charleygirl: (Phantom|Christine|TOM)
[personal profile] charleygirl
Title: The Garish Light of Day 57/?
Author: charleygirl
Word Count: 4412
Rating: G
Genre: General, Drama
Characters Involved: Erik the Phantom, Christine Daae, Madame Giry, Meg Giry
Disclaimer: The Phantom of the Opera is the creation of Gaston Leroux but probably these days copyright to Andrew Lloyd Webber.
Summary: Burying the hatchet... of a sort.


Erik pinched the bridge of his nose beneath the mask and sighed impatiently. “Monsieur DuPre, even though this gala is designed as a showcase for our talent here at the Populaire, please do not lose sight of the fact that you are also playing a character. It is Romeo singing this aria of love, not Marius; Marius must be left behind as you step onto the stage in just the same way as he would be were you performing this piece as part of Gounod’s opera.”

“But I wish the patrons to know exactly who it is singing before them,” Marius protested. “How will they remember me otherwise?”

“They will have a programme which will tell them your name. It is your voice that must win them over, not your posturing. Give in to your passion; you are speaking your love for the most beautiful woman in the world!” In his enthusiasm, Erik had crossed the stage to stand beside the baffled tenor and gestured now towards Box Five, which made a convenient substitute for Juliet’s balcony. “Imagine your own sweetheart is before you, standing up there, and sing to her, not the audience; pour your soul into the piece, Monsieur, the music demands nothing less.”

There was a ripple of laughter from the chorus, and Alphonse called, “And which little dancer from Le Chat Noir will it be that takes your fancy this time, Marius: lovely Chantal with the golden tresses, or the dusky maiden from foreign lands?”

DuPre glared at his colleague. As there was no Primo Uomo at present and the managers were not keen to find a replacement having been less than impressed with the behaviour of Antonio Rossi, it had been decided that Marius and Alphonse would share the position between them on a temporary basis. Unfortunately, this inevitably led to their rivalry breaking out once more; though thankfully it was less belligerent on the part of Marius this time, their friendship did not stop them jockeying for prominence at every given opportunity. “Perhaps you will show me, Monsieur,” Marius said to Erik, scratching his head and pulling a rueful face. “I cannot quite grasp your intentions.”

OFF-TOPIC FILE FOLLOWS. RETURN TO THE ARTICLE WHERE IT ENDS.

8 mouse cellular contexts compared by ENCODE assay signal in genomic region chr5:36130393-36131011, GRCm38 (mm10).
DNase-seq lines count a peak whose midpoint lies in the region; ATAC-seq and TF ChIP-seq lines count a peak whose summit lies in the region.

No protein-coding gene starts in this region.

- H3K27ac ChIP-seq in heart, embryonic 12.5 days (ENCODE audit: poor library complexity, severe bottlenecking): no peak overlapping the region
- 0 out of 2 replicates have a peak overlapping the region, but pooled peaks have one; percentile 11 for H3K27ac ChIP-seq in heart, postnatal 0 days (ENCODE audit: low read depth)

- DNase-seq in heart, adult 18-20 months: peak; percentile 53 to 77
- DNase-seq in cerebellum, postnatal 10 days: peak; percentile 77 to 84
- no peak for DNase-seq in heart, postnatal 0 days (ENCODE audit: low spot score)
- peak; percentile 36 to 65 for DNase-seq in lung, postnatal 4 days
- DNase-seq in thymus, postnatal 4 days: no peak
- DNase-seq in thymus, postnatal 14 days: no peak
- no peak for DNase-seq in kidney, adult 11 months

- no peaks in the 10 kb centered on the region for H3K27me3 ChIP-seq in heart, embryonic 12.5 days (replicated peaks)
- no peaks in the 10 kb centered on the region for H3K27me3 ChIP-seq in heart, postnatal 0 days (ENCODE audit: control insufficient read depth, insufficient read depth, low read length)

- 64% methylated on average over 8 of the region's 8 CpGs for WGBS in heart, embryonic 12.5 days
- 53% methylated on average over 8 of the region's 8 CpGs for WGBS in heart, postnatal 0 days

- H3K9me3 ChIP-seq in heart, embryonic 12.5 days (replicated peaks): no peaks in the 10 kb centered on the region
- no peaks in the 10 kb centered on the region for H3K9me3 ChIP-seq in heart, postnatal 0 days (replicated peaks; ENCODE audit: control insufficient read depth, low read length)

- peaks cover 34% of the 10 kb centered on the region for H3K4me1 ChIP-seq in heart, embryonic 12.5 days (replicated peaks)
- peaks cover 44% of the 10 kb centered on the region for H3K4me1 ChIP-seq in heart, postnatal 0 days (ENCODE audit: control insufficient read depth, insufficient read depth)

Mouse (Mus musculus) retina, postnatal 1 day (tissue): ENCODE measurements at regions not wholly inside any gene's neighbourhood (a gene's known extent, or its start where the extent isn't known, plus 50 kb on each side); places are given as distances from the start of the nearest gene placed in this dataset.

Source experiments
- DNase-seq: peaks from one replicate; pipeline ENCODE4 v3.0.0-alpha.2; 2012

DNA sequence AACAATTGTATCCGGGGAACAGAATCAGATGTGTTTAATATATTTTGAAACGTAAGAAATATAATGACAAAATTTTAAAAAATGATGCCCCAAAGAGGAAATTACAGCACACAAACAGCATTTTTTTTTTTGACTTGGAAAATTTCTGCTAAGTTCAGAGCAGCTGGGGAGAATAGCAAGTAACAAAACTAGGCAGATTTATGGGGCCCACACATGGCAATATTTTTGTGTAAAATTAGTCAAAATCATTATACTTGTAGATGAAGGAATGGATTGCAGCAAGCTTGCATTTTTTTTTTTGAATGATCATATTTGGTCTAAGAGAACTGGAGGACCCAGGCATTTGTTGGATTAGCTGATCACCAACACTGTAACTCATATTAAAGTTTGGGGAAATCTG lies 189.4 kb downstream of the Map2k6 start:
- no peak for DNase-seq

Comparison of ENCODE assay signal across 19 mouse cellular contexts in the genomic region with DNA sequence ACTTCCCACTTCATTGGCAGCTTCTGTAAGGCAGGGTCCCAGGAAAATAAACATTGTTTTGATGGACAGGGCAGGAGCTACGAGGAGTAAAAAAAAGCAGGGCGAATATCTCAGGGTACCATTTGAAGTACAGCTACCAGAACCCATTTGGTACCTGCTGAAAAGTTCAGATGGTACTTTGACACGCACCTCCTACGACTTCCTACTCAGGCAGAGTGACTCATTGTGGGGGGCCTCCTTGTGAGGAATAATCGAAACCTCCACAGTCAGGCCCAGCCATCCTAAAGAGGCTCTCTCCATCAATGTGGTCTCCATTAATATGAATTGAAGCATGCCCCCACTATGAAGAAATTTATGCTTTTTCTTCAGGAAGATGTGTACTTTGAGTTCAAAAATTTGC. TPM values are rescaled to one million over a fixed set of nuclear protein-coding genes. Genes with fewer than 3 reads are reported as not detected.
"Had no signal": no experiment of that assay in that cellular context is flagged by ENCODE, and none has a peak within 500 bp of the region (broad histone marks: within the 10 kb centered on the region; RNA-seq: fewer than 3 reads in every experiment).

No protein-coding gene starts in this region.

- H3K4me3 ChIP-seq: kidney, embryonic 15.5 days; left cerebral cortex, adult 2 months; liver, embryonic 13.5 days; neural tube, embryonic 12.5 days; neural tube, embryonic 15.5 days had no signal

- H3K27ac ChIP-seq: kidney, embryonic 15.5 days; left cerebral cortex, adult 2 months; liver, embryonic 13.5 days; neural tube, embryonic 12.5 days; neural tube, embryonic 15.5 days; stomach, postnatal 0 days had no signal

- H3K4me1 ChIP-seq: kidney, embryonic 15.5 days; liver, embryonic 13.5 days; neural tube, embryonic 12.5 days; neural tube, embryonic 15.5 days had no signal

“If you wish.” Erik nodded to Monsieur Reyer, who tapped his baton on the music stand and the orchestra struck up the Act II aria of Charles Gounod’s Romeo et Juliette. In his role of instructor, surrounded by the cast and crew, Erik had no difficulty in harnessing his own talents and applying them practically to the task before him; there was no sign of anxiety or stage-fright here. One hand extended towards the darkened box above, the other hovered over his heart as he lifted his voice effortlessly, soaring over the notes even as it quivered with barely suppressed emotion:

“Ah, arise! Ah, arise! Appear! Appear,
thou pure and enchanting star!
She is dreaming, she loosens
a lock of hair
which falls to caress her cheek.
Love! Love, carry my vows to her!
She speaks! How beautiful she is! ”

There was a smattering of enthusiastic applause, and Christine glanced round to find that the source was Meg and Marie Durant. Erik, looking rather uncomfortable, gave his little group of admirers a slight bow and turned back to Marius, stepping away with a wave of his hand.

“Try it again, Monsieur, if you please,” he said and retired to the piano.

“Why do you not sing it yourself?” asked a voice from the wings before Marius could even open his mouth. “You might as well; you’re taking over practically everything else anyway.”

It was sharp, the spiteful intent quite clear, and Christine knew without looking to whom it belonged. Meg’s face creased an angry scowl, and Madame Giry’s cane hit the floor with even more force than usual.

“Hortense Lavigne, you will come to my office immediately after rehearsal and we will discuss your attitude,” the ballet mistress ordered in a tone that brooked no dissent. “For now, you will apologise to Monsieur Claudin immediately.”